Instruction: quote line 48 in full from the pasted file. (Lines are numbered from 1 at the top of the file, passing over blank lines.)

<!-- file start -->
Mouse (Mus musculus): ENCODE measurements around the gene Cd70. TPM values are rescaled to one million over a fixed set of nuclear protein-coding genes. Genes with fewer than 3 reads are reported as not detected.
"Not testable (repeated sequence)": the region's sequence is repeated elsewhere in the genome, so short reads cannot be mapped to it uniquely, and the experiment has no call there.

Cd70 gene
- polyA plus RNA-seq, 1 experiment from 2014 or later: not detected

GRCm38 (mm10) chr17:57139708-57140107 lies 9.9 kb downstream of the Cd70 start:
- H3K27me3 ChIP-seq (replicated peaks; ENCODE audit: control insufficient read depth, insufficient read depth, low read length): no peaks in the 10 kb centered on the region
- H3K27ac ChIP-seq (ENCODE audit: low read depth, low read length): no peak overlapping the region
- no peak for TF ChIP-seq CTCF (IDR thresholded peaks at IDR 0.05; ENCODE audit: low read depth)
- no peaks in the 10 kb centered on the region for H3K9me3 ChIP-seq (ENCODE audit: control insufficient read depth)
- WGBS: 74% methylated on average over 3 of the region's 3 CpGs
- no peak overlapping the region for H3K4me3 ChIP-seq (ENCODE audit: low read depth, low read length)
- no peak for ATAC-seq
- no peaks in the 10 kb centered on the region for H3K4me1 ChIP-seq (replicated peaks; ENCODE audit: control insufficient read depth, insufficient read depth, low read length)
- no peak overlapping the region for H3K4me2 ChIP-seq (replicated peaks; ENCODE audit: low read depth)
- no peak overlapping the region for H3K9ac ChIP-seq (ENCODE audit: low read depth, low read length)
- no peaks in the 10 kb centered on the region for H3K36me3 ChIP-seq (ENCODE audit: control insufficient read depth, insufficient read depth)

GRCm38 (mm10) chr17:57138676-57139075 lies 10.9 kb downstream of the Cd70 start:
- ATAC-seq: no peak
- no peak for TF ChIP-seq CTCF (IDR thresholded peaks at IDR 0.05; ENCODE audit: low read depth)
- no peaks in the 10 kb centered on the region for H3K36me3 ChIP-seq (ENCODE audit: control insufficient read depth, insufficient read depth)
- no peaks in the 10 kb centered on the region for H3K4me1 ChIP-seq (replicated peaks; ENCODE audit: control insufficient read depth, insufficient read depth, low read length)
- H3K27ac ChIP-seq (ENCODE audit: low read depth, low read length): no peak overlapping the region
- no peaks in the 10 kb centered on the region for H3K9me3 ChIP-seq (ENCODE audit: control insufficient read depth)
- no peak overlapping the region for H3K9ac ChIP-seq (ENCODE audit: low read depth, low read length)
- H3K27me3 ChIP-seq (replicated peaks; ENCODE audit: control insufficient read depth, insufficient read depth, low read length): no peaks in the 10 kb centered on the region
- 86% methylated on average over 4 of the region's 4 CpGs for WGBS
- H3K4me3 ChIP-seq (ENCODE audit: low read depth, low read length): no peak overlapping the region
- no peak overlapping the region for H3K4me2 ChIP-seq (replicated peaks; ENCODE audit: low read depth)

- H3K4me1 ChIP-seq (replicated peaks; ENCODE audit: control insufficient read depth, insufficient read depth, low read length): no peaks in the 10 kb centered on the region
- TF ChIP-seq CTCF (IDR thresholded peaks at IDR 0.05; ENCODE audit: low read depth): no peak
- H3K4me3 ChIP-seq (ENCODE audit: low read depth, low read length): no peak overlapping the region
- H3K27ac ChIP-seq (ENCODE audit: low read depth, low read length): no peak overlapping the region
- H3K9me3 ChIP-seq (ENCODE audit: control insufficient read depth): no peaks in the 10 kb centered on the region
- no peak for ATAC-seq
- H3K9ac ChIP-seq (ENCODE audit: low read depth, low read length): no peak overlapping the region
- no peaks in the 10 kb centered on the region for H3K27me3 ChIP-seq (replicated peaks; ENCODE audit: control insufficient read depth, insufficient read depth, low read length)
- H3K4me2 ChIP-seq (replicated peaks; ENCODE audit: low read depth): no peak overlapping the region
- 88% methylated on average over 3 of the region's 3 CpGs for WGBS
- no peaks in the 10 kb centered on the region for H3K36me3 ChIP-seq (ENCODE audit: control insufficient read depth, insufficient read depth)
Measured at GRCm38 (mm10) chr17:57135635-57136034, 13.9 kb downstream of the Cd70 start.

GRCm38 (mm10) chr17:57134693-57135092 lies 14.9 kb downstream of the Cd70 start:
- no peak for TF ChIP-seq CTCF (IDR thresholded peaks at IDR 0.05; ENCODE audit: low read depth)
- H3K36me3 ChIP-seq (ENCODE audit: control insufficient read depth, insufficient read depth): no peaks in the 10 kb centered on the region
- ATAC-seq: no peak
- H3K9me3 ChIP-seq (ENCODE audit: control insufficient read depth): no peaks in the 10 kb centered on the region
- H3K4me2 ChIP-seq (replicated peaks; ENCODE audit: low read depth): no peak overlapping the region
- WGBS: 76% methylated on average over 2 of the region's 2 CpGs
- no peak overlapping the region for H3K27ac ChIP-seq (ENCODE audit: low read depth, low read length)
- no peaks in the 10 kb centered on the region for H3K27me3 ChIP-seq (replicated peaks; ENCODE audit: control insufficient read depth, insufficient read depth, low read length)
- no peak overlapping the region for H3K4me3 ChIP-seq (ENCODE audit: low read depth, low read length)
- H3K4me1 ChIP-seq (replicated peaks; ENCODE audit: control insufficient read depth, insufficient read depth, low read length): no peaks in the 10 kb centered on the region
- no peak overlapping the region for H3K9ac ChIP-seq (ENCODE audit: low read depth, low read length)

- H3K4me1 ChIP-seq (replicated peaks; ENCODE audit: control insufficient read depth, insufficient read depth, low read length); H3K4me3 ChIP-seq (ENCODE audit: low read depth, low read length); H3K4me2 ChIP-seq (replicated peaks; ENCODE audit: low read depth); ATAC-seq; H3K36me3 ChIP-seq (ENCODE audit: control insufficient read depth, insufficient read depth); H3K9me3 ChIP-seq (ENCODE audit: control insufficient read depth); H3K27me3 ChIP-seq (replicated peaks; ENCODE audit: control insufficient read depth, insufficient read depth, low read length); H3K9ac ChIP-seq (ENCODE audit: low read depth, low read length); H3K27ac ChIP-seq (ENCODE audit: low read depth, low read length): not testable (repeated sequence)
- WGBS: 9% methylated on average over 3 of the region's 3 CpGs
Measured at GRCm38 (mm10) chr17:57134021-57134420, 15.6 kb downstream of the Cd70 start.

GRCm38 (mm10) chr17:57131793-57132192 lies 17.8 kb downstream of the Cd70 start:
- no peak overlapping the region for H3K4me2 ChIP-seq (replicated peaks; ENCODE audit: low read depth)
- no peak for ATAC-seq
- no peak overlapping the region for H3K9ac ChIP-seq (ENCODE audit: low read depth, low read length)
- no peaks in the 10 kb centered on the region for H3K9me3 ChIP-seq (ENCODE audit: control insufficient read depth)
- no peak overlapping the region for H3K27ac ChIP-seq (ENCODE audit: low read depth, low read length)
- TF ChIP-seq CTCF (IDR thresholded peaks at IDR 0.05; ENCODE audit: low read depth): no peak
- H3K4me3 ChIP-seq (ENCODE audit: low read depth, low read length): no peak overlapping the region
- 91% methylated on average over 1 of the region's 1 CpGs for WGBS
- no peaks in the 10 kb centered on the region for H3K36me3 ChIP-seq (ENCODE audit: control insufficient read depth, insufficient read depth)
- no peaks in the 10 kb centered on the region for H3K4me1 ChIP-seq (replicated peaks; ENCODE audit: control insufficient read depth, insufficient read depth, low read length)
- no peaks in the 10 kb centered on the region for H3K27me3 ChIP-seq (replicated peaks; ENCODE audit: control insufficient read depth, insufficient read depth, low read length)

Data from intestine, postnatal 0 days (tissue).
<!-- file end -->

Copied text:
- no peak overlapping the region for H3K27ac ChIP-seq (ENCODE audit: low read depth, low read length)